NCSI, or the Network Connectivity Status Indicator, is that annoying icon in the system tray that insists on telling you that you have no internet access despite your being perfectly able to surf the web.
Normally this discrepancy doesn’t matter, but if you’re using Office 2013 and trying to connect to Office 365 it poses a problem, as the Office suite will not connect to cloud services if the PC thinks it’s offline.
Working out why NCSI is wrong requires understanding how it works – or at least is supposed to work. This Technet article explains its behavior in Vista, which is where NCSI was first introduced. Then we have this blog post, which is backed up by the author’s own packet traces. The blog post is quite good and does a better (and seemingly more accurate) job explaining NCSI than the Technet article, but there are a couple of points I’d like to clarify based on what we saw in our environment.
To very quickly summarize how NCSI determines connectivity status:
- It first performs an HTTP request for http://www.msftncsi.com/ncsi.txt, then
- Performs a DNS lookup for dns.msftncsi.com to confirm the proper IP address is returned.
This should typically work well in a simple home environment, but in an enterprise there are any number of points where the HTTP request can be intercepted: perimeter firewall, IDS/IPS, proxy, content filter, endpoint firewall, antivirus, etc. And if that request fails, Windows considers you to be disconnected from the Internet.
What kept throwing us off during our own troubleshooting of this problem was that while we saw the DNS queries for www.msftncsi.com as the system tried to resolve the webserver IP, we never saw the HTTP request go out. The Technet article indicates this should happen the first time a user logs on after a reboot, and both articles refer to it happening the first time a computer joins a new network.
That latter point seems to be correct, but it’s important to note the “new” part of that statement: a network connection coming online is not sufficient, rather the network detected has to be different. It’s not clear what constitutes different, but changing proxy settings appears to be sufficient; disconnecting the network cable is not.
As to the former statement: Perhaps in Vista the HTTP request happened when a user logged on, but on 7 and 8.1, this is not what we saw. Instead we only saw the HTTP request go out once, as the computer started up. To be clear, a user login was not triggering network detection, and we never saw that HTTP request go out again after the computer booted. That means – and this is the important part – that if that initial HTTP request during boot fails, the system will think you are disconnected from the Internet and will never discover otherwise.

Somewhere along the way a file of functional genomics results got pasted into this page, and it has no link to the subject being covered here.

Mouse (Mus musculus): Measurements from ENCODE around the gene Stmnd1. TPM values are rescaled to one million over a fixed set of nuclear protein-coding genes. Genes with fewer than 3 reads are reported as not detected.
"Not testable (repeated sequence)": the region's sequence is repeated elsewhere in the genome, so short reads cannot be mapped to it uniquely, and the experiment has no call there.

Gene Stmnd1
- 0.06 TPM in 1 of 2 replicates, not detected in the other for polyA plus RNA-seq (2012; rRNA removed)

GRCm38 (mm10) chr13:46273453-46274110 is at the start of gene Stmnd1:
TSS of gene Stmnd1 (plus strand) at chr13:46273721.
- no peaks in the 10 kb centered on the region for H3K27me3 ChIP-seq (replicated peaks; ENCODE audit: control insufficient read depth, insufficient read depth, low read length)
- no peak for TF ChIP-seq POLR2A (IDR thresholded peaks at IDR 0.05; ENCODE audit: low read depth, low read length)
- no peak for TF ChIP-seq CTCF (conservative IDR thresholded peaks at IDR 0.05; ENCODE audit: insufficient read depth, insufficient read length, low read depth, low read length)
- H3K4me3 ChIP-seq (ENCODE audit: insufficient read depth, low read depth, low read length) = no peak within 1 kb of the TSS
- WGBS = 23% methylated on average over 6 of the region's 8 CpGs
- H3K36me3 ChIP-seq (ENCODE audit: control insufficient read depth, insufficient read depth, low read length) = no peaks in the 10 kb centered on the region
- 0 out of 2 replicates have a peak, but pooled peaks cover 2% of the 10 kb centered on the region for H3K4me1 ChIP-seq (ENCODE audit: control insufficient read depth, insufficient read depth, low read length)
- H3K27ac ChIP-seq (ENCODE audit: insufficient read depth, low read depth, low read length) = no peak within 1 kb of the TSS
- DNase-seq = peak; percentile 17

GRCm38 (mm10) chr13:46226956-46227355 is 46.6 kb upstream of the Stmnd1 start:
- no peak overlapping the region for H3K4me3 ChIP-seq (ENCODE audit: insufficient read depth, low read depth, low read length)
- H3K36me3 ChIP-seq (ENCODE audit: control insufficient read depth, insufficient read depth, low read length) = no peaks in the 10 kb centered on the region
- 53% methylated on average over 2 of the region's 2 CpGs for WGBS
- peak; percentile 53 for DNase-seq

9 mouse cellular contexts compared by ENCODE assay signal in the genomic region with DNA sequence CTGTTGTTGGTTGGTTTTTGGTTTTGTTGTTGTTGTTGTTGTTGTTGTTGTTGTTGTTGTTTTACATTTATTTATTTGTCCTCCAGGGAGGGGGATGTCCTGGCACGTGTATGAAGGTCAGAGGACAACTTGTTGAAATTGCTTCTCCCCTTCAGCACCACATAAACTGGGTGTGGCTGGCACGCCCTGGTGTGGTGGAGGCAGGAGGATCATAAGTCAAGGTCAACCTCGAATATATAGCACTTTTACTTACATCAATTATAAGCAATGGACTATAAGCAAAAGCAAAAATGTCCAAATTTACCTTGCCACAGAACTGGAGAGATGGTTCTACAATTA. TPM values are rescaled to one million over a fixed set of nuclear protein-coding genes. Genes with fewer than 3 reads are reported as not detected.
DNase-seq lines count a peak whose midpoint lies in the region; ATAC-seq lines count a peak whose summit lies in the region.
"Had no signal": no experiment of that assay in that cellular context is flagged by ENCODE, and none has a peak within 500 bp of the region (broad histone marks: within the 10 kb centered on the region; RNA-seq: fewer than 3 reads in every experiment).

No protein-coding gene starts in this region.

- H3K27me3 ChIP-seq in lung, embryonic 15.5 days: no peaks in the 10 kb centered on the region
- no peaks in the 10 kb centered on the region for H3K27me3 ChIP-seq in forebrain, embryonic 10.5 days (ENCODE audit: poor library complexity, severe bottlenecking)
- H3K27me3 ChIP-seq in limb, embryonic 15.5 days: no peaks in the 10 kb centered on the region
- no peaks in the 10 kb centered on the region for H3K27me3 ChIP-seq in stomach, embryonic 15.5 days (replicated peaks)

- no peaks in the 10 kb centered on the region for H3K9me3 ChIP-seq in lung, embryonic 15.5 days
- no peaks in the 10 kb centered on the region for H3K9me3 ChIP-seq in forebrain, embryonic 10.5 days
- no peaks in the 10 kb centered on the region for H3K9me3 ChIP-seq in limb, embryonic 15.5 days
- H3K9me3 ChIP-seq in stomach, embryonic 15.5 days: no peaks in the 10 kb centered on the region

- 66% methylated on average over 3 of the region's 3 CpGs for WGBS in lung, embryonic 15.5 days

Remember all those possible applications that can interfere with the HTTP request? If any of them are keyed to only permit traffic based on the logged on user, you may have an issue, since the HTTP request will almost always be sent before anyone is logged on. That was our problem; we needed to allow all traffic to www.msftncsi.com even if nobody was logged on to a PC.
There’s one other caveat to be aware of: the HTTP request comes through winhttp, which does not inherit IE’s proxy settings. So if you’re using an explicit proxy without WPAD, you will need to manually configure winhttp with your proxy settings.
Other than the clarification those two points, the blog post linked earlier seems correct and is a good reference if you’re looking to change any other NCSI settings. Hopefully you won’t have to.
Update 9-27-16: While working on an unrelated problem, I found our Win 10 machines are reaching out to http://www.msftconnecttest.com. I don’t have the time right now to test this but on the surface it seems this is yet another online check that MS has started using. I recommend allowing traffic to this site as well.